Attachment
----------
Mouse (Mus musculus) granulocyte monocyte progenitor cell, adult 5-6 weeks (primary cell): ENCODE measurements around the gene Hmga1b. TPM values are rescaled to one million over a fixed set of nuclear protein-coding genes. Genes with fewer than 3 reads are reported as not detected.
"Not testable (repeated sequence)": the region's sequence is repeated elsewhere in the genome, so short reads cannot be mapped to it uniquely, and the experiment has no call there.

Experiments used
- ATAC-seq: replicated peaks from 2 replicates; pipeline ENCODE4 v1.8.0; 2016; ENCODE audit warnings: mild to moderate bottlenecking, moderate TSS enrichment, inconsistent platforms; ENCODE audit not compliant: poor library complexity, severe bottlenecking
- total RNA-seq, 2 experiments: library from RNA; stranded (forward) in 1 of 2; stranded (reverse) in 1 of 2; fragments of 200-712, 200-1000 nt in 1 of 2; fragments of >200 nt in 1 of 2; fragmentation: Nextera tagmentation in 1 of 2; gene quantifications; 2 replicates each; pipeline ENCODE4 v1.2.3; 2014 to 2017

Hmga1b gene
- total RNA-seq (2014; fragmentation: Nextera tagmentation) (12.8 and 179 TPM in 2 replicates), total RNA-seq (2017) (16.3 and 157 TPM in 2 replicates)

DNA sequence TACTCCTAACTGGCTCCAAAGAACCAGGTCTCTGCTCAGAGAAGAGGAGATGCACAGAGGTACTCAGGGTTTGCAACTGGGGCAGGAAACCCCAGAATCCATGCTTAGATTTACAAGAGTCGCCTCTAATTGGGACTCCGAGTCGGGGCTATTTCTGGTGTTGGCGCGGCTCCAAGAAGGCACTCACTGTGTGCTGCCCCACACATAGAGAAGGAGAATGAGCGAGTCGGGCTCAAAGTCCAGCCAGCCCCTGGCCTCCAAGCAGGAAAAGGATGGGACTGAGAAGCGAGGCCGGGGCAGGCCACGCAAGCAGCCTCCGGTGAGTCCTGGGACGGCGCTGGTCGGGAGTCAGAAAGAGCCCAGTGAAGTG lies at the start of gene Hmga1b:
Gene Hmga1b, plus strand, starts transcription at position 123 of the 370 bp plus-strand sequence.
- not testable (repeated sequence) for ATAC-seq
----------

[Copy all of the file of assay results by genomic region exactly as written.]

Mouse (Mus musculus) granulocyte monocyte progenitor cell, adult 5-6 weeks (primary cell): ENCODE measurements around the gene Hmga1b. TPM values are rescaled to one million over a fixed set of nuclear protein-coding genes. Genes with fewer than 3 reads are reported as not detected.
"Not testable (repeated sequence)": the region's sequence is repeated elsewhere in the genome, so short reads cannot be mapped to it uniquely, and the experiment has no call there.

Experiments used
- ATAC-seq: replicated peaks from 2 replicates; pipeline ENCODE4 v1.8.0; 2016; ENCODE audit warnings: mild to moderate bottlenecking, moderate TSS enrichment, inconsistent platforms; ENCODE audit not compliant: poor library complexity, severe bottlenecking
- total RNA-seq, 2 experiments: library from RNA; stranded (forward) in 1 of 2; stranded (reverse) in 1 of 2; fragments of 200-712, 200-1000 nt in 1 of 2; fragments of >200 nt in 1 of 2; fragmentation: Nextera tagmentation in 1 of 2; gene quantifications; 2 replicates each; pipeline ENCODE4 v1.2.3; 2014 to 2017

Hmga1b gene
- total RNA-seq (2014; fragmentation: Nextera tagmentation) (12.8 and 179 TPM in 2 replicates), total RNA-seq (2017) (16.3 and 157 TPM in 2 replicates)

DNA sequence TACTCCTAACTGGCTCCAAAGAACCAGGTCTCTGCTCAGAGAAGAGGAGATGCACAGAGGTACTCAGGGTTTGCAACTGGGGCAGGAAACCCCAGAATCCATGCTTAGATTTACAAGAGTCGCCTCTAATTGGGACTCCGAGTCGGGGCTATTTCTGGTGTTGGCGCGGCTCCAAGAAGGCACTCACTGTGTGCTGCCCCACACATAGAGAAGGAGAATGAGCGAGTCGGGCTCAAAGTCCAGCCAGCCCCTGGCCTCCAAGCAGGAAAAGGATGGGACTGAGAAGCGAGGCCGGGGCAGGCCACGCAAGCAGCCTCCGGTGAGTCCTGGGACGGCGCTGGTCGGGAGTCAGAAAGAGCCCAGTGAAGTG lies at the start of gene Hmga1b:
Gene Hmga1b, plus strand, starts transcription at position 123 of the 370 bp plus-strand sequence.
- not testable (repeated sequence) for ATAC-seq